If possible, visit and familiarise yourself with the new healthcare service. 

    Make sure you know how to get there before you transfer.

    Links to services You may have been linked to services within the hospital i.e. tests, programs, other service providers.

    You are be more likely to be referred to services outside the hospital.

    These services may also have different expectations of you now that you are an adult.

    Know how to get to your appointment and know where to go. Request services as close to home as possible.

    Book appointments in advance and keep track of them.

    Know if there is a difference in what is expected of you in these services.

    General Practitioners (GPs) You may not need to see your family GP very often or you may not have one, as you may be used to seeing a general paediatrician and/or your individual specialists only. You may need to see your GP more often to help you manage aspects of your healthcare and perhaps take over some of the role that your paediatrician may have previously assisted you with. Make sure that you have a good GP that you trust and feel comfortable with.
    Costs Most services at the RCH are usually free or cost less than in the adult healthcare system. Adult services may charge extra for items such as equipment and medications. Be aware of any extra costs before you transfer and have financial supports in place if available.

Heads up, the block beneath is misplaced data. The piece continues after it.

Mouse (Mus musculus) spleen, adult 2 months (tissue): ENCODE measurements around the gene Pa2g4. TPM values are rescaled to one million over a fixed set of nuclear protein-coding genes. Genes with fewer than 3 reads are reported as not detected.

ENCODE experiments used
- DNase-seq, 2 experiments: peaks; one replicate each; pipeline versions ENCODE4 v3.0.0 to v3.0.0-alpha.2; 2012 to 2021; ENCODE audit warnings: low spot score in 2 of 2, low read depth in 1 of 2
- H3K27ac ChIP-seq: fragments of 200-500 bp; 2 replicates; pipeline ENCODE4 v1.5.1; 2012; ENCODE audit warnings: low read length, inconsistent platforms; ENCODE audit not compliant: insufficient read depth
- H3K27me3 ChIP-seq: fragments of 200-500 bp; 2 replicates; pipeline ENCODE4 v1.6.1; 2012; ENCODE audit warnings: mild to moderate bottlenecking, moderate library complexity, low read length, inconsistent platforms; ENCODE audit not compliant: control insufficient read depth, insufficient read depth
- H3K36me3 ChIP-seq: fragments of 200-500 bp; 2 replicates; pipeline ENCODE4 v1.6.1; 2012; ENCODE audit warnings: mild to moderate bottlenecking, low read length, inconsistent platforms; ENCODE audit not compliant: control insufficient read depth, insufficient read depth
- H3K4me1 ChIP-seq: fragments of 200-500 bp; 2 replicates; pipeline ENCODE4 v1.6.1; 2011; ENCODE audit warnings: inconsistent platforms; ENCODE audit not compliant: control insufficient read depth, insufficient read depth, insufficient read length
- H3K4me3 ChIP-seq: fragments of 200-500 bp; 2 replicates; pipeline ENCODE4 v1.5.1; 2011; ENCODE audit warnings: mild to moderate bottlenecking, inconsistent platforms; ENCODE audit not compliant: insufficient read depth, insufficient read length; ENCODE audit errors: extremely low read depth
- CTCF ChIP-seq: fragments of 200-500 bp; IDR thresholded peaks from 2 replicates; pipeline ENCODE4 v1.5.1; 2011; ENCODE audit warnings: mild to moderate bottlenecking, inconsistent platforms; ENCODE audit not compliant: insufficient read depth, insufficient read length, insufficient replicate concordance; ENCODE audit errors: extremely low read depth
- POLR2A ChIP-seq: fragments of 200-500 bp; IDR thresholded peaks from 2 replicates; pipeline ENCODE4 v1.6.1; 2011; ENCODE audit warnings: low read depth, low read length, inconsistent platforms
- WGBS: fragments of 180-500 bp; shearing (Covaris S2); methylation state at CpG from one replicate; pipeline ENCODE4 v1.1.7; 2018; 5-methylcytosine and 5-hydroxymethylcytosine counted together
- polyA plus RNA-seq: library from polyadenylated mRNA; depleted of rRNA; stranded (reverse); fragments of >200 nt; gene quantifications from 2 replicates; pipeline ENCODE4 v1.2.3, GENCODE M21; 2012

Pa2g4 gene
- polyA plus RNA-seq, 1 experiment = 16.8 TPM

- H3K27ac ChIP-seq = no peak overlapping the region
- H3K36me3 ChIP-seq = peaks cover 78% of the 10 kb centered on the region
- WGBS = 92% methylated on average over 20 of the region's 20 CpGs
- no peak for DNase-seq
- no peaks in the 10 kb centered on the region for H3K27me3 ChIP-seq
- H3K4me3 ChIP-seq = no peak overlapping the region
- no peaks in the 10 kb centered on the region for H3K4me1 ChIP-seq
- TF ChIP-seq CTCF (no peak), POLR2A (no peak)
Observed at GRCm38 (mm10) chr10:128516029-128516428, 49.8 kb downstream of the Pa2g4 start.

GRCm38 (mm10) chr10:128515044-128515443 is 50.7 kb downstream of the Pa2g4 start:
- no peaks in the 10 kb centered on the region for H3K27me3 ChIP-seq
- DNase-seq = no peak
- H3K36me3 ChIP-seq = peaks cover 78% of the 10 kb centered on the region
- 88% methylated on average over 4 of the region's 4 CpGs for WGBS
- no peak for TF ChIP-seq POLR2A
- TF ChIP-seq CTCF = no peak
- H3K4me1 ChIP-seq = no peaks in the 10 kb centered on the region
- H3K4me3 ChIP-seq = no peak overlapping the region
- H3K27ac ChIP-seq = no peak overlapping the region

Points to keep in mind

    1. You can always have someone with you at your appointment or you can be seen on your own.
    2. Write down a list of questions or a description of your symptoms with you, so that you don’t forget. You may like to make a note of this in your phone.
    3. If possible, make a longer appointment (if you have a lot to talk about). GPs can offer longer appointments.
    4. If you don’t feel comfortable with your doctor, it is okay to change. The first service may not be right for you. You have the right to ask for another referral.
    5. Your say is important. Be confident expressing how you are feeling and ask questions if you need to. If you don’t ask, you won’t know.
    6. Your new healthcare team want the best possible health outcomes for you, just the same as your previous team.
    7. Know how to manage your healthcare to the best of your ability and practise this before you move to adult healthcare services. 
    8. Your parents/carers may still have an important role in helping you manage your condition when you are unable to.

    Questions to ask

    Travel

    • How will I get to the adult hospital? 
    • Where will I park and can I access parking concessions? 
    • Where do I get off public transport? 
    • How long will it take to get there? 
    • How much will it cost?

    New hospital/service

    • Does the building have easy access (especially if I use mobility aids)?
    • What are the opening hours of the new hospital?
    • Do I connect with and feel listened to by the hospital staff?
    • Has the hospital had experience with young people with similar conditions to mine?

    Appointments

    • Who do I contact?
    • When is my next appointment or do I have an appointment?
    • How do I reschedule an appointment and how much notice do I need to give?
    • How often will my appointments be?
    • How quickly can I make a time to see my doctor if I need an appointment?
    • Are there additional charges and if so, what payment options are there?

    Links to services

    • What services or support networks are there for young adults?